30 Days of 3D: DAY 23

T-REX: Back to the Cretaceous.  This is the film that is the basis of the modern 3D renaissance.  It was certainly not the first film to be produced and released in the IMAX 3D format.  Nor was it the first in that format to feature stereoscopic computer animation.  What made it unique was its place as the first IMAX 3D film to feature realistic computer animated characters designed to be viewed on the giant IMAX screen.

It was this challenge of accomplishing the visual goals of T-REX that led Hugh Murray down the line of experimentation that would eventually result in The Polar Express, a 3D experience unique to IMAX theaters.  Polar Express proved to be a phenomenal success and IMAX hoped to parlay the box office numbers into sales of additional IMAX systems.

Polar Express was released in November 2004.  At the time, IMAX was still selling and leasing their MPX film projectors, designed to fit a 1570 projection system into an existing 35mm auditorium while maintaining the existing theater dimensions.  IMAX would not have a digital projector system in place until 2008, even though the digital deployment into mainstream cinema had begun in 2005.  The success of Polar Express would spur a mass deployment of digital 3D systems, which in turn could find their roots in the IMAX 3D film T-REX.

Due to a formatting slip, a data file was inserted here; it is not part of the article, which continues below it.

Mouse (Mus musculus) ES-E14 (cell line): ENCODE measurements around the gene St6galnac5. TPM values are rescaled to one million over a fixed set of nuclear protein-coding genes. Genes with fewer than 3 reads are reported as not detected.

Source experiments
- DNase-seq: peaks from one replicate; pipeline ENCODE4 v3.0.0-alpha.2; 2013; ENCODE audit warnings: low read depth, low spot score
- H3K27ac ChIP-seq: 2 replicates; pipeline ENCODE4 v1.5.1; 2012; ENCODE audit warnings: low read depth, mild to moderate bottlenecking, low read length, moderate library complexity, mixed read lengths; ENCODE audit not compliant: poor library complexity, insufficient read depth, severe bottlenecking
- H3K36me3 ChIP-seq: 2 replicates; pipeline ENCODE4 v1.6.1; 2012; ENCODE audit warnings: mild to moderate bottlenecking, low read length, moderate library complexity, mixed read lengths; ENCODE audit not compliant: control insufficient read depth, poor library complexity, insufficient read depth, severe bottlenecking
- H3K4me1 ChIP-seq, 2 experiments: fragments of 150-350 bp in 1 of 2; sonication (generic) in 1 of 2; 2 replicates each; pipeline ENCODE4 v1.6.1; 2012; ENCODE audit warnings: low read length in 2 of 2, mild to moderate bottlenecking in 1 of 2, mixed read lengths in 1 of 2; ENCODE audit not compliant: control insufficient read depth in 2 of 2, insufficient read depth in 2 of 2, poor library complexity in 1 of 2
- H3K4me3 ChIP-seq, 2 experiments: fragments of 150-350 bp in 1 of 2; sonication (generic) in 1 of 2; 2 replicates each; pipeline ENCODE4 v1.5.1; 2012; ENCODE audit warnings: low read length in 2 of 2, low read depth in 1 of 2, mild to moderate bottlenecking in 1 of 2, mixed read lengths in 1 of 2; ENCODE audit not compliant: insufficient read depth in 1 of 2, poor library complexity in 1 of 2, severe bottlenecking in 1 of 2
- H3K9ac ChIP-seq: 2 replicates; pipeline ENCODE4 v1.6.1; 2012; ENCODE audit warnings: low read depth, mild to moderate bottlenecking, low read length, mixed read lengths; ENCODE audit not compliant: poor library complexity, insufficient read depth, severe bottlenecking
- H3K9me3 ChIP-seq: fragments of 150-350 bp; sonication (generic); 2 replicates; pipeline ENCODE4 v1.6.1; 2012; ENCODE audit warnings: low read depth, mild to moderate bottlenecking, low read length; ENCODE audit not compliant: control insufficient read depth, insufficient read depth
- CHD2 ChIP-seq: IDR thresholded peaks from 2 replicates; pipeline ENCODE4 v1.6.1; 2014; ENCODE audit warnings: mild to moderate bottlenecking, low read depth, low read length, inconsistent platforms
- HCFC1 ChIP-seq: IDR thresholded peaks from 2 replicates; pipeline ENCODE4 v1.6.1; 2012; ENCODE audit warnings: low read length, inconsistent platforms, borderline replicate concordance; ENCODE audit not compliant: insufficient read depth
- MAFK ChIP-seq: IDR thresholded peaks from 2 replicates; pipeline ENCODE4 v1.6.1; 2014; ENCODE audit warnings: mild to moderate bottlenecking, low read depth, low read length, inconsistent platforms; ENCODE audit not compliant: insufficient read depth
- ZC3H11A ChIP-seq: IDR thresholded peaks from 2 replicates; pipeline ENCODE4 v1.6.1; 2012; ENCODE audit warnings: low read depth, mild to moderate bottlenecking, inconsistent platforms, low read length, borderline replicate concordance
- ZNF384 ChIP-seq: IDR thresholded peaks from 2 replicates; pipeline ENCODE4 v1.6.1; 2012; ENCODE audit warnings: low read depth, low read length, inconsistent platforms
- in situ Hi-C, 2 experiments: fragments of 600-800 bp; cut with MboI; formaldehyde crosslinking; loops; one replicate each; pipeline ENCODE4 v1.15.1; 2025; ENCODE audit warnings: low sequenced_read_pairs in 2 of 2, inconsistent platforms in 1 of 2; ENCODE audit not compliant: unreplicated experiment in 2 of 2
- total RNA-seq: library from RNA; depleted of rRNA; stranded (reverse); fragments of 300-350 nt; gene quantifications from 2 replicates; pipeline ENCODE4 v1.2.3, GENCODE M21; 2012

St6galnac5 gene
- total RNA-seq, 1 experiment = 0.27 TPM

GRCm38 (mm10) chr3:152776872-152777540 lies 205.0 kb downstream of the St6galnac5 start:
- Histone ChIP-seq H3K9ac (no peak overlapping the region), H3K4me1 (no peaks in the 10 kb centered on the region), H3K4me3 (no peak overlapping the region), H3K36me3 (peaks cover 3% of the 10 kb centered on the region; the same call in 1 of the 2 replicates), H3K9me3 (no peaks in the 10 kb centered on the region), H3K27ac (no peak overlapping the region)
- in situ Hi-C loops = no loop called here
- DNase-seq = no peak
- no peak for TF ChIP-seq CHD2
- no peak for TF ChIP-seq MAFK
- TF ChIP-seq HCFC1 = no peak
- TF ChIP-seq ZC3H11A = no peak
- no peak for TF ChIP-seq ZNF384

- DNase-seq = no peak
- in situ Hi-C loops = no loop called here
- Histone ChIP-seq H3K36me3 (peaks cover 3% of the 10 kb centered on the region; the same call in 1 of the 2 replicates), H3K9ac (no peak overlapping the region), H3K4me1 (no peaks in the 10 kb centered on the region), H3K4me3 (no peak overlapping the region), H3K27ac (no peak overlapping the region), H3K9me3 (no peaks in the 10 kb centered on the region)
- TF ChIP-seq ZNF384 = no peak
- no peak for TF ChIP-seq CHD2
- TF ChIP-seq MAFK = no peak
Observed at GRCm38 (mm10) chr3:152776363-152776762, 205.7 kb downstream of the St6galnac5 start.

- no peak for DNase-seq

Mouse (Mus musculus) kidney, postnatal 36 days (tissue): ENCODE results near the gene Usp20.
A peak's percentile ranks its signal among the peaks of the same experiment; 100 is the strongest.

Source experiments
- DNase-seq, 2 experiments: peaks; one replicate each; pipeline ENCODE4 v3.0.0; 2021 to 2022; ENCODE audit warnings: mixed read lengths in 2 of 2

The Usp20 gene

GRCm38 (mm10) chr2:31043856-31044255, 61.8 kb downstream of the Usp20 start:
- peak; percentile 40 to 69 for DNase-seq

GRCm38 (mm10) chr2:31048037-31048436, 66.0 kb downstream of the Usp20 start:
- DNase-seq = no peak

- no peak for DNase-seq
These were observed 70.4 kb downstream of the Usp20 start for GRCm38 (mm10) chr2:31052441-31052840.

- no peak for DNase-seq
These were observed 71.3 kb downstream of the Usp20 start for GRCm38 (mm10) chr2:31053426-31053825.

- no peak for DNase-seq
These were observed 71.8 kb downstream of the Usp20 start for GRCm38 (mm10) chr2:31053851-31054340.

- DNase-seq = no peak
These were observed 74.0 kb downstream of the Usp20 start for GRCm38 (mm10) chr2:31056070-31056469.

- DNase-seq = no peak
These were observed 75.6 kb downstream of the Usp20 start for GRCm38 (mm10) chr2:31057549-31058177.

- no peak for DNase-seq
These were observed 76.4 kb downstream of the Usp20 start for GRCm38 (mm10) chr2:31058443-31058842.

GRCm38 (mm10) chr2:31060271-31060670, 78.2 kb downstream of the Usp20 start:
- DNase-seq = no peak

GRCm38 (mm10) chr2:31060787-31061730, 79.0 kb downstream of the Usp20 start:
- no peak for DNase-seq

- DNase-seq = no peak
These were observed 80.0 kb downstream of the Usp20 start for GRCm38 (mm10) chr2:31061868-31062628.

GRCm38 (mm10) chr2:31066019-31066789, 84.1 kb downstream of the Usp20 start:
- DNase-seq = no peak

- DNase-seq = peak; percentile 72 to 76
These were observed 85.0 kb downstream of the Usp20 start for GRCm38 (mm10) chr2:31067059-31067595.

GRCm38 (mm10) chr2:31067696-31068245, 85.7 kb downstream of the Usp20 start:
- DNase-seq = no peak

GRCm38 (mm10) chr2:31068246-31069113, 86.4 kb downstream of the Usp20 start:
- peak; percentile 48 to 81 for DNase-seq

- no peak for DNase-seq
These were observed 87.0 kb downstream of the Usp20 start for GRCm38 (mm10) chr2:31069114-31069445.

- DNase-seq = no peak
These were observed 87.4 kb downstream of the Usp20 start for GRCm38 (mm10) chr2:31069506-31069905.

A former film financier, Michael C Lewis partnered with director Brett Leonard in the 1990’s to form L-Squared Entertainment.  The company produced Leonard’s Virtuosity, starring Denzel Washington and Russell Crowe.  L-Squared then produced Leonard’s two forays into IMAX 3D, Siegfried and Roy: The Magic Box and T-REX (which was actually released first).  But Lewis knew that there had to be a better economic model for producing and distributing 3D than the costly IMAX film method.  There had to be a better way.

Lewis teamed up with Josh Greer, who in 1994 had founded the internet design company Digital Planet, which specialized in extremely immersive movie and theme park attraction websites (including that for the IMAX-based Back to the Future attraction at Universal Studios).  By 2000, Greer had joined Walden Media, where he worked on James Cameron’s Ghosts of the Abyss and Aliens of the Deep.  As a life-long fan of 3D, this was a dream come true.  It not only put him out in the field spreading the 3D gospel among theaters, so to speak, but it helped solidify a relationship between Cameron and Greer – one which would become instrumental in the future.

Everybody knows about the IMAX 3D release of Ghosts of the Abyss.  Not many know that of the 97 theaters the film opened in, around half were 35mm theaters using an over-under 3D system Greer helped develop and install.  After working on this 35mm project and working with Cameron, observing how digital stereoscopic filming gave greater flexibility to the filmmaker, Greer was ready to bring forth the next big thing.  Together with Lewis, they formed a new company to be at the forefront of the digital 3D revolution – REALD.

In the next installment, the tale of the three dragons.

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